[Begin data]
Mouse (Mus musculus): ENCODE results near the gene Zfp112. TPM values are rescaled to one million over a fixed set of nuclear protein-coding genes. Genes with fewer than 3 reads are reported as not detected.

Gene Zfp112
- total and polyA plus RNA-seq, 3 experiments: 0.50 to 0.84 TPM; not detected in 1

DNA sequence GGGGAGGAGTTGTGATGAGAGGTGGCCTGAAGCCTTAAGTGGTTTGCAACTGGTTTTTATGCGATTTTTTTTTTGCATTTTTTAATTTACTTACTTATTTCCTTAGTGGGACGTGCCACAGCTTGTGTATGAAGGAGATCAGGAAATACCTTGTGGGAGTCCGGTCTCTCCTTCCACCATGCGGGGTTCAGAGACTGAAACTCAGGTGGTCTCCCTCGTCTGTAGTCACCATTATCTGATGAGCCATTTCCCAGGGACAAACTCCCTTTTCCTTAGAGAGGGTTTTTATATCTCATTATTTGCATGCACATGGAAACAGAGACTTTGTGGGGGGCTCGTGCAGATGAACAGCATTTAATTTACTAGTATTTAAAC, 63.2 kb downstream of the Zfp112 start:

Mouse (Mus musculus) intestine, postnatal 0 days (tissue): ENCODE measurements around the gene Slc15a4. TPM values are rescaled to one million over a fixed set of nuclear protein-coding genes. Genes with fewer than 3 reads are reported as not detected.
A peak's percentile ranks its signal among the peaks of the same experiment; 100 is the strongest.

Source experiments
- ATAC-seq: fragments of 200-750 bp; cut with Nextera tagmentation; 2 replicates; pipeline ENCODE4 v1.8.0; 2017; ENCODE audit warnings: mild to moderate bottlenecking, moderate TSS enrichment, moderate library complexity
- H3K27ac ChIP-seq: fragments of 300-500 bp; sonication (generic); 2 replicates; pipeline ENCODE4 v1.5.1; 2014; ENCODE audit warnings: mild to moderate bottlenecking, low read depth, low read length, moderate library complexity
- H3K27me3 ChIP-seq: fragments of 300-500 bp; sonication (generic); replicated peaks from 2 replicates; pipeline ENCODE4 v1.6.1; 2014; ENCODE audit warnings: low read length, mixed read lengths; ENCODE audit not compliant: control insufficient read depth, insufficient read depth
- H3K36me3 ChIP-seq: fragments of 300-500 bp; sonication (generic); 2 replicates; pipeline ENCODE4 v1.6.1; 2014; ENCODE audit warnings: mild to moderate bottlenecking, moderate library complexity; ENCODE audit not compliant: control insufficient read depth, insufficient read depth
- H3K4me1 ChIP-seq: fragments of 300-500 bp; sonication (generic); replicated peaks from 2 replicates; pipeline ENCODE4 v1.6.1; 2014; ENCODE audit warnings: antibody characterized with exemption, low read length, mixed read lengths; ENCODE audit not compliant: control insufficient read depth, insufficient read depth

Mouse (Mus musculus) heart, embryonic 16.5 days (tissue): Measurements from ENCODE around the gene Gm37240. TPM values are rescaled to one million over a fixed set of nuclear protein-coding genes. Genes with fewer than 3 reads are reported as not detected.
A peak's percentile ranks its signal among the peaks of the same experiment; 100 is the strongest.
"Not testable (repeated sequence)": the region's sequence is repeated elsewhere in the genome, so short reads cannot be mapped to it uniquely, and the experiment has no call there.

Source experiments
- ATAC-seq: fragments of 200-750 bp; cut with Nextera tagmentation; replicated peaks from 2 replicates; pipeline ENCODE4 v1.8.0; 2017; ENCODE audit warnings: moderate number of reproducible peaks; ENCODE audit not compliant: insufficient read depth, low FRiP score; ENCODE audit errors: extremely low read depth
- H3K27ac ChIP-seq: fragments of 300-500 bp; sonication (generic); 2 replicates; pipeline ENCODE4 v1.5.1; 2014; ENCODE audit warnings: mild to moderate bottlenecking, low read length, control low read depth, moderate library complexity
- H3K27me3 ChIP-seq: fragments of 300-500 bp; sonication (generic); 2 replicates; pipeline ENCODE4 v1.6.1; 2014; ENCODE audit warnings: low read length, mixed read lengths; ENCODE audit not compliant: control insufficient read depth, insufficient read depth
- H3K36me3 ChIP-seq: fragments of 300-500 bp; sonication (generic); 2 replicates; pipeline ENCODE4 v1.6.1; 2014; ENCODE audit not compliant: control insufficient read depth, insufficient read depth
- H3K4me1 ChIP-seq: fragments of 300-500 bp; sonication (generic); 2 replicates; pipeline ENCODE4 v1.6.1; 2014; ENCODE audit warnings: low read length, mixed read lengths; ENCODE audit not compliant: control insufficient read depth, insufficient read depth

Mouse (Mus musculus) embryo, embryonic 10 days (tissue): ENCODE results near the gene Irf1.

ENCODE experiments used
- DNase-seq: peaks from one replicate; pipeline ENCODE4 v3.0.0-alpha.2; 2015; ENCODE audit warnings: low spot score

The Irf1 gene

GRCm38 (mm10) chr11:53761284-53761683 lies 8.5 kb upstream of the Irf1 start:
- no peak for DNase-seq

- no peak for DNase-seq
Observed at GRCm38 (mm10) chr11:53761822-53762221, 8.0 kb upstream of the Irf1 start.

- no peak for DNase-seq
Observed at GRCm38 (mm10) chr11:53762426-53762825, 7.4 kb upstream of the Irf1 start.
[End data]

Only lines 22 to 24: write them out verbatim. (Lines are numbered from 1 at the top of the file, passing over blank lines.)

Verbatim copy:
Mouse (Mus musculus) embryo, embryonic 10 days (tissue): ENCODE results near the gene Irf1.

ENCODE experiments used
- DNase-seq: peaks from one replicate; pipeline ENCODE4 v3.0.0-alpha.2; 2015; ENCODE audit warnings: low spot score